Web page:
In 1906, British New Guinea became Papua and administration of the region was taken over by newly independent Australia. With the outbreak of WW I, Australian troops promptly secured the German headquarters at Rabaul, subsequently taking control of German New Guinea. In 1920, the League of Nations officially handed it over to Australia as a mandated territory. During WW II the northern islands and most of the northern coast fell to the Japanese who advanced southward until stalled by Allied forces. By 1945 the mainland and Bougainville had been recaptured, but the Japanese were impregnable in New Ireland and especially Rabaul in New Britain, where they dug 500km of tunnels. They surrendered these strongholds at the end of the war. Post-war, the eastern half of New Guinea reverted to Australia and became the Territory of Papua & New Guinea. Indonesia took control of Dutch New Guinea in 1963 (incorporating it into the Indonesian state as Irian Jaya). PNG was granted self-government in 1973 and full independence was achieved in 1975.

Papua New Guinea's most immediate concern after independence was its relations with powerful neighbour Indonesia. After Indonesia's takeover of Irian Jaya, many West Papuans organised a guerrilla resistance movement - Organisasi Papua Merdeka (OPM) - which fought Indonesian forces with limited success. Tensions decreased markedly after 1985, as the flow of refugees (estimated at over 10,000) between Irian Jaya and PNG slowed. There are still 7500 Irian Jayan refugees living in camps in Western Province - the largest expatriate group in the country.

However, a new trouble spot for PNG soon appeared on Bougainville Island, where the locals regarded themselves as racially and culturally distinct from mainlanders. Bougainvilleans were embittered by the environmental destruction caused by the giant Australian-owned Panguna copper mine and by the way revenue from the mine filled a third of the national coffers but did not find its way back to their island. They formed the Bougainville Revolutionary Army (BRA) and forced the mine to close in 1989. This act, coupled with rebel demands for secession, sparked a major military confrontation with PNG forces and a resulting slew of human rights abuses.

After much bloodshed - including the notorious St Valentine's Day Massacre of 1990 when gunships, supplied by Australia, were deployed in an offensive role by the PNG security forces - peace talks were tentatively staged. But in 1992, then Prime Minister Wingti launched another major offensive against the rebels, further exacerbating the situation. The conflict claimed the scalp of the next prime minister, Sir Julius Chan, in early 1997 when PNG military leaders refused to co-operate with a US$35 million covert operation that involved South African mercenaries re-taking the island by force. The mercenaries were sent home and Sir Julius resigned. Elections in mid-1997 saw Bill Skate take up the office.

The Bougainville war officially ended in April 1998 - during the course of the 10-year war around 40,000 Bougainville islanders became refugees, and up to 20,000 people were killed. The cease-fire is being monitored by a peace-keeping force, and talks in late July will determine what form Bougainville's independence will take. Rising optimism over the ceasefire was rapidly tempered by a corruption scandal fizzing up around Bill Skate, and a catastrophic drought, caused by El Niño and felt worst in the central highlands provinces. Around 500 deaths were attributed to resulting hunger and disease and more than 650,000 people were severely affected. As if that wasn't enough, in July 1998 three giant tsunamis hit PNG's north-west coast - at least 1500 people, but up to 3000, were killed as villages along the coast were completely flattened.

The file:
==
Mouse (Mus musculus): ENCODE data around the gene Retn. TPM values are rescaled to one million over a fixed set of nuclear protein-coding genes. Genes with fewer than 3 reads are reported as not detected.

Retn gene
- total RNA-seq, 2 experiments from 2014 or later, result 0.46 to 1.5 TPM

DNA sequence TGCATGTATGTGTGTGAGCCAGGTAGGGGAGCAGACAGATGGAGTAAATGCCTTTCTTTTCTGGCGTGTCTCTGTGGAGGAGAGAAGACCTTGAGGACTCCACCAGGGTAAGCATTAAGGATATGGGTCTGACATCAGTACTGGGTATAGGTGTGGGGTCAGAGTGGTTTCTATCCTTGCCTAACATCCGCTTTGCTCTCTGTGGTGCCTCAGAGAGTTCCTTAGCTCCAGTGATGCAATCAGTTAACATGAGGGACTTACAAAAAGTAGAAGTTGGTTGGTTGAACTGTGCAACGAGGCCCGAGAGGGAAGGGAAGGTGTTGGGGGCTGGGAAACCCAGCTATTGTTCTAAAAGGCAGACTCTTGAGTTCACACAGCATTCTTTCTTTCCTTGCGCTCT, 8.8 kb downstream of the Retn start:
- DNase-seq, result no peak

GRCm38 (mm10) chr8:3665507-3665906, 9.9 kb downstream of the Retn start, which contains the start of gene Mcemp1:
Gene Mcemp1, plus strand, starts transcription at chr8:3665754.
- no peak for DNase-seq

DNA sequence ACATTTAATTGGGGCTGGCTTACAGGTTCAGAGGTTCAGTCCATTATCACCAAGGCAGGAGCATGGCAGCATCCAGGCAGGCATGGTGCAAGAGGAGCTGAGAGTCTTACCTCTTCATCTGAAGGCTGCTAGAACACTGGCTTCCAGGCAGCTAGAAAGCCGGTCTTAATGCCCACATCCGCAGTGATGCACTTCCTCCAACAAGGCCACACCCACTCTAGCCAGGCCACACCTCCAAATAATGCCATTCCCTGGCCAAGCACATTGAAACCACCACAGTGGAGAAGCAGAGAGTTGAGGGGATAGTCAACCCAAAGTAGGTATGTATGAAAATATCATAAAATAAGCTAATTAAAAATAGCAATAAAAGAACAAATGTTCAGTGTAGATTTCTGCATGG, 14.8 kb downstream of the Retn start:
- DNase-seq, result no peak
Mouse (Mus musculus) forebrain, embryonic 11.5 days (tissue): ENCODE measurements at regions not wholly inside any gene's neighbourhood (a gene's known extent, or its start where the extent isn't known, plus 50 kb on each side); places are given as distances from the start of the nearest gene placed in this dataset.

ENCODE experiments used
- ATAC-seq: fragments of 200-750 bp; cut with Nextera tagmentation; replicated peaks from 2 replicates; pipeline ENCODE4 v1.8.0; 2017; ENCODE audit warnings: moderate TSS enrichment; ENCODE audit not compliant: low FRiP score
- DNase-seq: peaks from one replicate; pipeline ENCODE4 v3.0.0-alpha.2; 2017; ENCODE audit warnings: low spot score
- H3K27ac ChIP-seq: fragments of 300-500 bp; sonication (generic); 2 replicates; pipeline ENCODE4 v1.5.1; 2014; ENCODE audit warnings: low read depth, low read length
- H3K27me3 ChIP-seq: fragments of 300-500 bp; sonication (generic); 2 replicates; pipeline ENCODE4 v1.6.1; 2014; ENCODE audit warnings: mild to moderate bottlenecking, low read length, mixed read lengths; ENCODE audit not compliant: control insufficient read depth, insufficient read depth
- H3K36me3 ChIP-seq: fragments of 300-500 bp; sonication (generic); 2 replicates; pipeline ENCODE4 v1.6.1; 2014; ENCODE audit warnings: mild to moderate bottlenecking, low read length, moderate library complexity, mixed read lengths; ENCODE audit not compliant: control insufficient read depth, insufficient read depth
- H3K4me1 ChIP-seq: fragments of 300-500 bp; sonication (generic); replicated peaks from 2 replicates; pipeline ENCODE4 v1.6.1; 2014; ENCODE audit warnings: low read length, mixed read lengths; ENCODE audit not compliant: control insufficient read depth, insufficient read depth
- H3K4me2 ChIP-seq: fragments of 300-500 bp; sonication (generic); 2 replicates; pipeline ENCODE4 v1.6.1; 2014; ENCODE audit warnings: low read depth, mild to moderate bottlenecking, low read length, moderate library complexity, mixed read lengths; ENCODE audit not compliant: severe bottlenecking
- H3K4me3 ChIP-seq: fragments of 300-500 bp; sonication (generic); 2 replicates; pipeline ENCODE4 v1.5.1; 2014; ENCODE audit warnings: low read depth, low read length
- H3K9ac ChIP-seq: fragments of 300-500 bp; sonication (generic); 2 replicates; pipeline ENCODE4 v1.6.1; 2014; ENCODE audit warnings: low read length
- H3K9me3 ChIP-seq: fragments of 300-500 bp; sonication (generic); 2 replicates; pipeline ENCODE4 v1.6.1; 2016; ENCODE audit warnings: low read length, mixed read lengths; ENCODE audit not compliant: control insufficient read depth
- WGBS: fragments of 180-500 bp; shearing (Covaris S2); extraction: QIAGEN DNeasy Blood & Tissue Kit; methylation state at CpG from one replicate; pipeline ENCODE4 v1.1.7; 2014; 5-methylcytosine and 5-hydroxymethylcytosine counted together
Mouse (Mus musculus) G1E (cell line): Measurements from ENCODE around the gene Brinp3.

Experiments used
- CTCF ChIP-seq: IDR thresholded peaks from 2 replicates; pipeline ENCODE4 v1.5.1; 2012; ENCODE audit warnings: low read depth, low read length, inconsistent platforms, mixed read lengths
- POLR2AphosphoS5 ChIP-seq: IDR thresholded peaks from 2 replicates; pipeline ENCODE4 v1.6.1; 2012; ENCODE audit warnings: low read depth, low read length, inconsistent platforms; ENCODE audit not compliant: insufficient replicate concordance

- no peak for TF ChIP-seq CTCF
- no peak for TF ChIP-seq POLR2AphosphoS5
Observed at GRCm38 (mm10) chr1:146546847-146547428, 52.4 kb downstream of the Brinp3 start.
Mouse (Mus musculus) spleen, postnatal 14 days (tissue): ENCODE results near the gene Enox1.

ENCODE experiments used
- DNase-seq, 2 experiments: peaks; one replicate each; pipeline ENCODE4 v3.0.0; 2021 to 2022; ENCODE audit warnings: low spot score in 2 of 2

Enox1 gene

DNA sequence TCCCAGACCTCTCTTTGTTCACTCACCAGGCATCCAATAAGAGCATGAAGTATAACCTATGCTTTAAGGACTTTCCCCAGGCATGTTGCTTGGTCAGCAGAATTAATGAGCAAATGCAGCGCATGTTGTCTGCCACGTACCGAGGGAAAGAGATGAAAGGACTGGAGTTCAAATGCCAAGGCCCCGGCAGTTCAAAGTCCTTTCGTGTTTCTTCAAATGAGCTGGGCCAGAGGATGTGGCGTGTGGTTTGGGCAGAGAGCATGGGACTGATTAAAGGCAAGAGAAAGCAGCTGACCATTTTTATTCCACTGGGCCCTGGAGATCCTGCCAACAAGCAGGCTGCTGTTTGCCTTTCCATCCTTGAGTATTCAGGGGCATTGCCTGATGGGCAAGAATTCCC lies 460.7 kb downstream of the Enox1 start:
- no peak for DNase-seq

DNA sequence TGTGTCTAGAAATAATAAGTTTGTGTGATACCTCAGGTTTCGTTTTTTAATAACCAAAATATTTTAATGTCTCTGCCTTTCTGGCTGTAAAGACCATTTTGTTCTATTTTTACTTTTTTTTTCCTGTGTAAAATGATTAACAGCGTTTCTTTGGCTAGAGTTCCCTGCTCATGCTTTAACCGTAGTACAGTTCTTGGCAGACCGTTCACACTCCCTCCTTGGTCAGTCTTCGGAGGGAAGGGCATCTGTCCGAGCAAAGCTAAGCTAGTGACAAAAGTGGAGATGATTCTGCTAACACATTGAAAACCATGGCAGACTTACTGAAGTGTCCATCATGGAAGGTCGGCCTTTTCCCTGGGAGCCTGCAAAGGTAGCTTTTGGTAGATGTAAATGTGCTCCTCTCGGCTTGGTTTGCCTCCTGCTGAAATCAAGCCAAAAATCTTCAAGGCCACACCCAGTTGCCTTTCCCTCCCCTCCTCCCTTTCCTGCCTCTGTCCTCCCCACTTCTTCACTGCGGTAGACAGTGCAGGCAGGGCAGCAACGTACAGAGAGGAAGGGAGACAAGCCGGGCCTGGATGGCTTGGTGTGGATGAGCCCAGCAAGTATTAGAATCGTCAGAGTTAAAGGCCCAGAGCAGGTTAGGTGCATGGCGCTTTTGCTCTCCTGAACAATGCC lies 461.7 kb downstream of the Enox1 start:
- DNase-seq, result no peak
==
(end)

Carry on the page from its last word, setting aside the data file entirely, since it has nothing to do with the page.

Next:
Economic Profile

GNP: $US3.5 billion
GNP per head: US$950
Inflation: 5.3%
Major industries: Coffee, copper, gold, silver, copra crushing, palm oil processing, logging
Major trading partners: Australia, Japan, US


There are four regional, cultural and political groups: Papuans (from the south), Highlanders, New Guineans (from the north) and Islanders. Some authorities divide the people into Papuans (predominantly descended from the original arrivals) and Melanesians (more closely related to the peoples of the south-western Pacific), though some people (particularly those in outlying islands) are closer to being pure Polynesian or Micronesian. The dividing lines between these definitions is very hazy.

There are over 750 languages in PNG (representing about one third of the world's indigenous languages). This dizzying array has brought about the need for a lingua franca and Pidgin (or Neo-Melanesian) has gained in importance and prestige in recent years and is great fun to learn. Borrowing words from many languages, it is primarily derived from English and German but only covers about 1300 words. Many educated people would, however, prefer you speak in English because Pidgin is seen as the vulgate of the bullying expatriate. Another popular language is Motu (or `Police Motu'), the local second language of the Port Moresby coastal area.

Off the record